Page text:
Ken Eastman was trained at Edinburgh College of Art before completing an MA at the Royal College of Art. He creates intriguing, multi-faceted and undulating vessels. Variations of texture and smoothness sit side by side, and naturalistic forms run into angular architectural lines. With no set viewing point, his almost surreal structures have the seemingly impossible ability to shift and alter their appearance. Eastman has won many prestigious awards in the field of the ceramic arts, including the Arts Foundation Fellowship in Ceramics in1998-99 and Gold Medal at the World Ceramic Biennale, Korea in 2001. His work is held in numerous public collections in Japan, the USA, Canada, Australia, the Netherlands and the UK.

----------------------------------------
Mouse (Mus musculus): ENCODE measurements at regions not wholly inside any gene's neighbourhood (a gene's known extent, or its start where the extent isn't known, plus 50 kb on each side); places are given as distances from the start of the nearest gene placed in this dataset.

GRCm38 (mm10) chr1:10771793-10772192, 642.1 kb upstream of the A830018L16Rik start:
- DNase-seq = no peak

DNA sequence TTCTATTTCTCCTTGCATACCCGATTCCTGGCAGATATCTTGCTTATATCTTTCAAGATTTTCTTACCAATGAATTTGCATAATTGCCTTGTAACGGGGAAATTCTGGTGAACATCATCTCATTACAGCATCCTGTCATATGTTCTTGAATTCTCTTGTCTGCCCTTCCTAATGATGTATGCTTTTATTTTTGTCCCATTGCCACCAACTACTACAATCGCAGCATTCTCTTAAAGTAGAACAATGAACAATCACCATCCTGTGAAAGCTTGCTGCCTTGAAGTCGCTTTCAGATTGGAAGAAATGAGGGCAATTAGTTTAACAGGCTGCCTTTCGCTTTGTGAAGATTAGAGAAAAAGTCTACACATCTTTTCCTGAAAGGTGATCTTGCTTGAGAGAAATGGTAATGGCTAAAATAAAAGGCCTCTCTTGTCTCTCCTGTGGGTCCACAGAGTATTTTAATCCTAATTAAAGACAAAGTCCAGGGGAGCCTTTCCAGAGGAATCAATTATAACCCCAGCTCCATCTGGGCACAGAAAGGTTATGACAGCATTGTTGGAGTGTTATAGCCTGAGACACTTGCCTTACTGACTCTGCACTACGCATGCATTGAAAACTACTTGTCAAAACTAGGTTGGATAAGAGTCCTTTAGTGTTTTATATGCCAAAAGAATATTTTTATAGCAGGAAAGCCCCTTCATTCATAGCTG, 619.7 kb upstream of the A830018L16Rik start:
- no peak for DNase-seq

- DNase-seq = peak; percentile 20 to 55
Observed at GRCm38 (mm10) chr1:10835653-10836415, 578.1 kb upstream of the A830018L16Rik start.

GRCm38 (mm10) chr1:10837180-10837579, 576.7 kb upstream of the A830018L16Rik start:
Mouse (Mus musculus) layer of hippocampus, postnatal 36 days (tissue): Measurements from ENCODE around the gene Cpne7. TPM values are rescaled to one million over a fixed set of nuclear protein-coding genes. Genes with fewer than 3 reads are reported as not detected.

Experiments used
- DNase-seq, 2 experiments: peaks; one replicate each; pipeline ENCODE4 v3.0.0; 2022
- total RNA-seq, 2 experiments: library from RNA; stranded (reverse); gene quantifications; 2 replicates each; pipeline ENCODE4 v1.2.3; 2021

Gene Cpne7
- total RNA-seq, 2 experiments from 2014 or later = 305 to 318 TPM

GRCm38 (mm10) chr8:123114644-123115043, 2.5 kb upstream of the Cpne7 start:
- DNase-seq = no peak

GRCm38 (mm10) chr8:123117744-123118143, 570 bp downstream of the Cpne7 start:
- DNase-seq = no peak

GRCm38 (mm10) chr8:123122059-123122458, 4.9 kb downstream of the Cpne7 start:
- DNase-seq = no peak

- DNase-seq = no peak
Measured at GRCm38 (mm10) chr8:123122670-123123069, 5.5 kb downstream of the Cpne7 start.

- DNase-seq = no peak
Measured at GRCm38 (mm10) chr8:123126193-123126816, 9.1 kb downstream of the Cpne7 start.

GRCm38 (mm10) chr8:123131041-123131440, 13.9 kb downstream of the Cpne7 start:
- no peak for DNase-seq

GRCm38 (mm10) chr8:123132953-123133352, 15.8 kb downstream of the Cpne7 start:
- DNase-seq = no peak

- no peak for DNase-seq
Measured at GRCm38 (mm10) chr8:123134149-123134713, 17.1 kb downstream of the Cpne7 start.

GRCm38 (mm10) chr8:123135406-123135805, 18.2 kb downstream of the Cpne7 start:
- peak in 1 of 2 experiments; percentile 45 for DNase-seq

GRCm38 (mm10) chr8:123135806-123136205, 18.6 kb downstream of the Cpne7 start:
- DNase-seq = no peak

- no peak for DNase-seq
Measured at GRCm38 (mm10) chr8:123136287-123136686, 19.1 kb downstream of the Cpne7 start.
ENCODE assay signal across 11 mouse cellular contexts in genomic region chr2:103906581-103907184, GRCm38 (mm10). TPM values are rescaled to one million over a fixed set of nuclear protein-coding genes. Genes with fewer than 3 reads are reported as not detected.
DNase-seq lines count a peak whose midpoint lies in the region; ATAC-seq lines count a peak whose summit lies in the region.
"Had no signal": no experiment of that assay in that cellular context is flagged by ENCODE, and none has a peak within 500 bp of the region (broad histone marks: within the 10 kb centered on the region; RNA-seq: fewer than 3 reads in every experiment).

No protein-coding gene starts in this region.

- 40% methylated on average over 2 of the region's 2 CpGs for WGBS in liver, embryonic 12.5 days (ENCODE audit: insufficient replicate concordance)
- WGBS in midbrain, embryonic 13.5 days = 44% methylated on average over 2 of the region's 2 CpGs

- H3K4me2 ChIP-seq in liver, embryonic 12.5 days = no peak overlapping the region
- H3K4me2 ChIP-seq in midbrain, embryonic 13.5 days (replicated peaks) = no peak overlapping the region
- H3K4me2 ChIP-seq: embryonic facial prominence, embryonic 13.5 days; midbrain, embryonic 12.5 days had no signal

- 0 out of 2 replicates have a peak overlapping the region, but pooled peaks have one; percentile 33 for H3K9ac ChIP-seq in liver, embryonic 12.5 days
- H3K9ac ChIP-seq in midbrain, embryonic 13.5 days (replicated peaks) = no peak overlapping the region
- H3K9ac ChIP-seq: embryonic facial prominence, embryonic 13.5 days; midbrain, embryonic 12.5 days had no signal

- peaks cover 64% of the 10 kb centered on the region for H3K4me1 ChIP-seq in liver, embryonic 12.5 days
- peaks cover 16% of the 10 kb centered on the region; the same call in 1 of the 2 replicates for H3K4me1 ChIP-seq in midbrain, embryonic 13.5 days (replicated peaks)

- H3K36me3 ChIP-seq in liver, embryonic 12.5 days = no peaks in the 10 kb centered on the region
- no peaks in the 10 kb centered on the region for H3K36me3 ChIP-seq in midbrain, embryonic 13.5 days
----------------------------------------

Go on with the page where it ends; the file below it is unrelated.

Ken Eastman is now one of Europe’s pre-eminent hand-builders, and on the simple evidence of this show, one of its most quietly ambitious. I say ‘quietly’ because this deeply thoughtful and least showy of potters works intensely and painstakingly on small groups of pieces, carrying through ideas and explorations in series, but each object is quite independent and autonomous, quite distinct in mood. He makes forms over many months, gradually building up, modifying and altering, studying and reconsidering from all angles, scrutinising the pleats, flaps and flutes of clay, the curves and projections and their relationships. This is probably his most complex sequence so far. As the surfaces and colouration have become more austere, the palette monochrome (but with subtle variations, if you look closely), the shapes have a new convolution, a pulling together of seemingly disparate parts. They remind us of forms in nature as well as the urban environment. Eastman creates an interesting interplay between organic and human-made traces, polished and smoothed by touch and the elements. This is perhaps his most anthropomorphic work too. Pieces like ‘About Time’ and ‘Distance Coming Closer’ have their own contrapposto, their own slightly twisting, centrally-generated dynamic. One is reminded of other sculptures, for example Boccioni’s ‘Development of a Bottle in Space’, the sense of an object opening out and interlocking with its surrounding space, emanating energy and flux, the innate tensions in apparently still objects. There is certainly a Cubist aspect, an analysis of parts in operation. There is a fluid plasticity too, the planes, blocks and sections shifting and interacting with the air and light in different ways, the nature of these shapes changing with the atmosphere. These are not easy works. That sense of continuous re-drawing and re-shaping is an implicit part of the ‘finished’ sculpture, an investigation of endings and beginnings, of junctures and re-directions. No surface stands still. The sturdy black ‘Here and Now’ is strikingly unsettled, geometric and angular in parts, and sensuously body-like in others. There is a sense in places of the spine under the skin, both taut and soft, qualities most clearly seen in the very corporeal ‘Walk with Me’. The surfaces here are crumpled and indented by gentle pressures, accentuated by precision of shadow and ‘the cut of the light’, to borrow Jeremy Hooker’s memorable phrase. - David Whiting